Experiencing a Home Away From HomeLocated near Gyeongbok and Changdeok palaces, the neighborhood of Gahoe-dong is reminiscent of an era long gone. The area has been marked as a preservation site in an effort to maintain Korea's historic architecture. While there are new housing developments on the main roads, many hanok, or traditional Korean homes, can be found sitting along the narrow, twisting side roads.
Gahoe-dong may be a luxurious residential spot for the locals, but it is also developing into a place for tourists to experience traditional Korean culture. Homeowners Yoo Jung-hee and Lee Mi-ja have recently remodeled their hanoks to accommodate tourists. Ms. Yoo also runs a Korean cultural program as part of her guest house experience.
LESSONS IN KOREAN CULTURE
With Korea on the rise as a tourist attraction, more people are visiting Korea to see not only the attractions, but to learn about the traditional Korean way of life. From 1999 to 2000, the number of tourists increased by 14.2 percent to 5.3 million, according to the Korea National Tourism Organization.
When CNN came to Korea last year to do a story on a multi-generational Korean family, the TV crew interviewed Yoo Jung-hee. She lives with four generations of her family under one roof, and a hanok at that.
All the questions asked by the CNN staff made a deep impression on Ms. Yoo. Realizing how little outsiders knew of Korea, she gathered her family together and posed the question to them: What do you think about teaching classes on Korean culture?
Her family agreed and in March launched Yoo's Family as an informal school on Korean culture. The two available sessions focus on home activities and Korean food preparation. The extended Yoo family participates in guiding the guests through the lessons.
Both course are three and one half hours long and cost 70,000 won ($54) for adults, 60,000 won for children.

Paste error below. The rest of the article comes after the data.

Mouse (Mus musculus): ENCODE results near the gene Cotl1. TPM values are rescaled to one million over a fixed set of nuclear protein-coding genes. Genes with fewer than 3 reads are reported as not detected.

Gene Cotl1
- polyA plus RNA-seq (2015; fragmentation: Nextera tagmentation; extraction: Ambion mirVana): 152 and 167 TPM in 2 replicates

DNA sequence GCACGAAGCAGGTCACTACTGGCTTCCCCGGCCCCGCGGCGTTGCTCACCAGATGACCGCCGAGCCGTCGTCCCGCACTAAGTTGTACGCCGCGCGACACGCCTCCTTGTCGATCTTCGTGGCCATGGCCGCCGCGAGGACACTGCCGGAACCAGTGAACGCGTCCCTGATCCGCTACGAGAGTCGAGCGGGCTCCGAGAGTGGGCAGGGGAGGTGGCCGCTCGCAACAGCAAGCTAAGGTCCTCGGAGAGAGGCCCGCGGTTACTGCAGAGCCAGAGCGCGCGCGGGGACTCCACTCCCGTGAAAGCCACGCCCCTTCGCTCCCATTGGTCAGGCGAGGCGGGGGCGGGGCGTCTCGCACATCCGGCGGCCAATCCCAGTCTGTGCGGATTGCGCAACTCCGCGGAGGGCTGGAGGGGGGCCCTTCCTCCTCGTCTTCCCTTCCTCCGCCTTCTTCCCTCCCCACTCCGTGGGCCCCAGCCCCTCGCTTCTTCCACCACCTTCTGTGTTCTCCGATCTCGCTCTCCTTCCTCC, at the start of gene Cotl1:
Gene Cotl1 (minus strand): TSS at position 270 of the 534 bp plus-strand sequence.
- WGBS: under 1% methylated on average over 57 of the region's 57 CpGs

Ms. Yoo recalls one 75-year-old grandfather from Belgium who was traveling alone in Korea. He enrolled in course A. Participants can choose between preparing kimchi, learning about danhak, a method of tapping into their gi, or energy source, or practicing calligraphy. They also wear hanbok, traditional Korean clothes, and learn greeting etiquette or play folk games like yutnori. When the entire family gathered for dinner, the grandfather was so touched that he started crying. "In his culture, most generations live separately," Ms. Yoo explained.
Course B begins with a grocery shopping trip to a traditional Korean market. Upon return to Yoo's home, guests then learn how to make kimchi and japchae. The course ends with a typical Korean meal. Two guests tourists from Japan, Oikawa Shiho and Ina Hiromi, chose course B recently and also learned the proper mannerisms for drinking tea.
For more information, call 02-3673-0323 or visit the Web site at www.korea-family.com.
Lee Mi-ja found herself moping at home, waiting for her two grown children to come and visit. One day her daughter gently told her, "Mom, we've left home. You can't keep waiting for us. Why don't you think about converting the empty rooms into a guest house? It'll fit your personality, and you'll make international friends."
Ms. Lee took her daughter's words to heart and in November 2000 opened the Seoul Guest House, a home-stay program that caters exclusively to expatriates. Since then Ms. Lee, who describes herself as a people-lover, has made plenty of international friends. One-third of her clients are Japanese (Ms. Lee speaks fluent Japanese and conversational English); the rest are from all over the world.
If her daughter's underlying intention was for her mother's large heart to be filled by caring for others, she has succeeded. On Saturday, five college graduates from Japan dropped their luggage off at Ms. Lee's home and started getting ready for their first full day of touring Korea. "We just got here several hours ago, but she already makes us feel like family," said Tozako Toshoo. Ms. Lee quipped, "I think of my guests as my kids."
While breakfast or guided tours are not included in the cost (30,000 won per person or 20,000 won for two or more people), Ms. Lee has made plenty of exceptions. When a guest happens to be young, she cooks them breakfast and takes care of them as if they were one of her own children. In September, a young woman from Switzerland will be staying at the Seoul Guest House and through e-mail correspondence the two have already formed a bond. "I'm already thinking of her as a daughter," said Ms. Lee, who plans to show her around Seoul.
Her guests prefer not to stay at hotels for a variety of reasons. Young female travelers who cannot afford to stay at hotels find a home-stay safer and the housekeeping standards more satisfactory than a yeo-gwan, Korean-style inn.
The main reason her guests check in to a home-stay though, is that they want to experience Korea. After seeing the yo, quilted mattress, the sliding doors covered with rice paper and the peaceful garden in an open courtyard, Tadokoro Hideto said, "It's everything I dreamed about. When we were planning our trip to Korea, we wanted to experience a Korean home."
For more information, call 02-745-0057 or visit the Web site at www.seoul110.com.
by Joe Yong-hee